Avero Diagnostics has launched AMBLor, a first-of-its-kind laboratory test for the identification of early-stage melanoma at low risk of progression.
Avero Diagnostics has launched AMBLor, a first-of-its-kind laboratory test for the identification of early-stage melanoma at low risk of progression. The company developed the test after licensing the underpinning technology from AMLo Biosciences in September 2022.1
“Patients often experience a huge amount of anxiety relating to a melanoma diagnosis, and AMBLor is the first test available that offers a way to provide accurate, clinically validated prognostic information relating to tumor progression. With the current guidance recommending the same treatment regimen for all early-stage melanoma patients, AMBLor will enable physicians to provide a more personalized approach to disease management and will provide patients peace of mind if identified as low-risk of metastasis,” Maureen Basius, DO, anatomic and clinical pathology specialist, said in a press release.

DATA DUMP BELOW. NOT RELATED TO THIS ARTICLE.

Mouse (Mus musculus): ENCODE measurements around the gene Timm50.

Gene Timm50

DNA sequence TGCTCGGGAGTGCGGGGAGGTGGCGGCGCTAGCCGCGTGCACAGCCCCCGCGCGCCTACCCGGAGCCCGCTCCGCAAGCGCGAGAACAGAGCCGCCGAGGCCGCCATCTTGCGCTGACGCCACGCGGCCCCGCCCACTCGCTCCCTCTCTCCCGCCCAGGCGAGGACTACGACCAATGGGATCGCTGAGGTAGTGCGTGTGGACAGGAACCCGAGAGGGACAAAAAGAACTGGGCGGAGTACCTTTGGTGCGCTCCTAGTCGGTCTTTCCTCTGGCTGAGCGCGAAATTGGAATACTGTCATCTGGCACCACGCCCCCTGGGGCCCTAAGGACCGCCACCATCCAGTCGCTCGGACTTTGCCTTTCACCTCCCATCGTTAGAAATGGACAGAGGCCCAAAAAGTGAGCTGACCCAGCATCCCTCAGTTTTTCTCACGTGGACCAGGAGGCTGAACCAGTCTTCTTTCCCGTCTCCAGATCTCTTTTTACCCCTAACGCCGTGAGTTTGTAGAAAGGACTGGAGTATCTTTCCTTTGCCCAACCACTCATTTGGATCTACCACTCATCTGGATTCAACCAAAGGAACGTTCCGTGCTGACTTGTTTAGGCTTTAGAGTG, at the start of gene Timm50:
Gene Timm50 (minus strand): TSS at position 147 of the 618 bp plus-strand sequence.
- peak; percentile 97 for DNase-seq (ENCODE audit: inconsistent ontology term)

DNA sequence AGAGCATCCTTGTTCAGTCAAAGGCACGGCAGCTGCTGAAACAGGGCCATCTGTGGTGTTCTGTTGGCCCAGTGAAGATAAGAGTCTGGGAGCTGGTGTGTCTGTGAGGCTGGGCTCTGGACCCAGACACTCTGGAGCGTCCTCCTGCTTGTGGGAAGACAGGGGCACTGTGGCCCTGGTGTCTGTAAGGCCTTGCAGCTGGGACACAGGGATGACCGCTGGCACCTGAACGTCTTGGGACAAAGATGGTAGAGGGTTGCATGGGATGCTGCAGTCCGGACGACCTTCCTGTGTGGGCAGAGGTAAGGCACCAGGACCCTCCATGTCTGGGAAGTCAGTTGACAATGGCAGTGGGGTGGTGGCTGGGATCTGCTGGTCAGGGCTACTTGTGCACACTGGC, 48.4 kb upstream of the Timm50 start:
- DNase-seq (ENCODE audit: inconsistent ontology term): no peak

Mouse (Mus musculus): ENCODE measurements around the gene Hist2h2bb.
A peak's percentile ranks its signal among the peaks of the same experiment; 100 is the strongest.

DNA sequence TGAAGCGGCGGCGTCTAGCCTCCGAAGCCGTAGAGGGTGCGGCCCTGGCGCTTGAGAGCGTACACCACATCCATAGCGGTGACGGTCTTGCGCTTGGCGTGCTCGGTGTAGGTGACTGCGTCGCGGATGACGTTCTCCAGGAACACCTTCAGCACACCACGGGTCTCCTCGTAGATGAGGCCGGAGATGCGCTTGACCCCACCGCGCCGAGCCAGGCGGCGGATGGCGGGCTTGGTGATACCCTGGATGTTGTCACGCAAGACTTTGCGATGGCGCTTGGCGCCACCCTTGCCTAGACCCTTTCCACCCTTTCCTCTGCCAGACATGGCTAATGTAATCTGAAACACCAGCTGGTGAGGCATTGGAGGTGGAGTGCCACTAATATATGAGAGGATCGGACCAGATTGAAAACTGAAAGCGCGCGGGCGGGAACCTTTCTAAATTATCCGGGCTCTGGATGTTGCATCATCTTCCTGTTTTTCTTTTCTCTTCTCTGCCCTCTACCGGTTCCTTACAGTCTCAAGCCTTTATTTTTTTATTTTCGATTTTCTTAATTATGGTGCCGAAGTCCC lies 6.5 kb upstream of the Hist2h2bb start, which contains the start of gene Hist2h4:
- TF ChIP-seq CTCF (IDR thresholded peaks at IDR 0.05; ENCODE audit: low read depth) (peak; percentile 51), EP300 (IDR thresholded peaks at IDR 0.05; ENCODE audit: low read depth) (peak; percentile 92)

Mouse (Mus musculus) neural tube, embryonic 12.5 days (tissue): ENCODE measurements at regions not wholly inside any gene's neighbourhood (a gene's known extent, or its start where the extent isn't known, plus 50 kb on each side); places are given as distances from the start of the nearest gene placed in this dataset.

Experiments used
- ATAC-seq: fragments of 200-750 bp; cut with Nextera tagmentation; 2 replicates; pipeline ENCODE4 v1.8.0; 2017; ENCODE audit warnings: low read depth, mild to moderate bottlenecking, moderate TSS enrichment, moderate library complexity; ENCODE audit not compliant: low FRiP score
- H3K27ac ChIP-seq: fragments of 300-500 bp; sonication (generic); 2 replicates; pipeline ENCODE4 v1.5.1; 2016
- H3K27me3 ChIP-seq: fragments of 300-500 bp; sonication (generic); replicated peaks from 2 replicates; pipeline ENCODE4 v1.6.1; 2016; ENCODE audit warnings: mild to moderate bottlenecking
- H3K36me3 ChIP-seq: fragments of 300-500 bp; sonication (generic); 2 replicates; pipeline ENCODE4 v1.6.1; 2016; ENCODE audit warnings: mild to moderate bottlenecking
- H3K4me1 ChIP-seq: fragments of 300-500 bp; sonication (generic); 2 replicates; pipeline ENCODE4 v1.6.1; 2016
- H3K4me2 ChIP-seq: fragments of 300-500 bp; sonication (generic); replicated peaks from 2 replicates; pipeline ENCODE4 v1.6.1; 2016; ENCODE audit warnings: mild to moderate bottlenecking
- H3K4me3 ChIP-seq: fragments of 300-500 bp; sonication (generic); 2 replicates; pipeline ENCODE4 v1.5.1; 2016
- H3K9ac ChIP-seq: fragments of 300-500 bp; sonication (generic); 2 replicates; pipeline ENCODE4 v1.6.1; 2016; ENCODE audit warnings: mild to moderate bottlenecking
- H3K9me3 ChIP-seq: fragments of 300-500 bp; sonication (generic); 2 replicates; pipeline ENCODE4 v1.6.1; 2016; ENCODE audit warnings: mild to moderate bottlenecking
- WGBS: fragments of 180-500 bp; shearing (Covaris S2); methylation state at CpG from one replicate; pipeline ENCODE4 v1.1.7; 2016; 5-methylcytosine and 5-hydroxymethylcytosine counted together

Skin cancer is the most common cancer, and the incidence of the most severe skin cancer, melanoma, has been increasing over recent decades. Approximately 100,000 new melanoma cases are diagnosed every year, of which approximately 7500 will be fatal, according to the American Cancer Society.2
Current management strategies for patients with melanoma are based on the American Joint Committee on Cancer (AJCC) staging criteria. Patients with early-stage disease typically undergo surgery followed by 5 years of clinical monitoring, and although approximately 15% of these patients will develop metastases, the recommended intervention remains the same.
Refining the risk stratification of early-stage tumors could prevent 85% of patients from undergoing extraneous follow-up and psychologic stress.
The AMBLor test can identify the presence of two prognostic biomarker proteins, AMBRA1 and loricrin, which are found on the surface of the skin above the tumor. Absence of both markers in the AJCC early-stage (stage I and II) melanoma is associated with tumors at normal or high risk of recurrence, whereas normal expression of one or both markers is associated with a low risk of progression.3
“Incorporating AMBLor testing into melanoma analysis can further inform clinical guidance and patient follow-up beyond the typical AJCC staging. We are excited about how this test can improve patient management choices,” Ryan Fortna, MD, PhD, president of Avero Diagnostics and practicing dermatopathologist, said in a press release.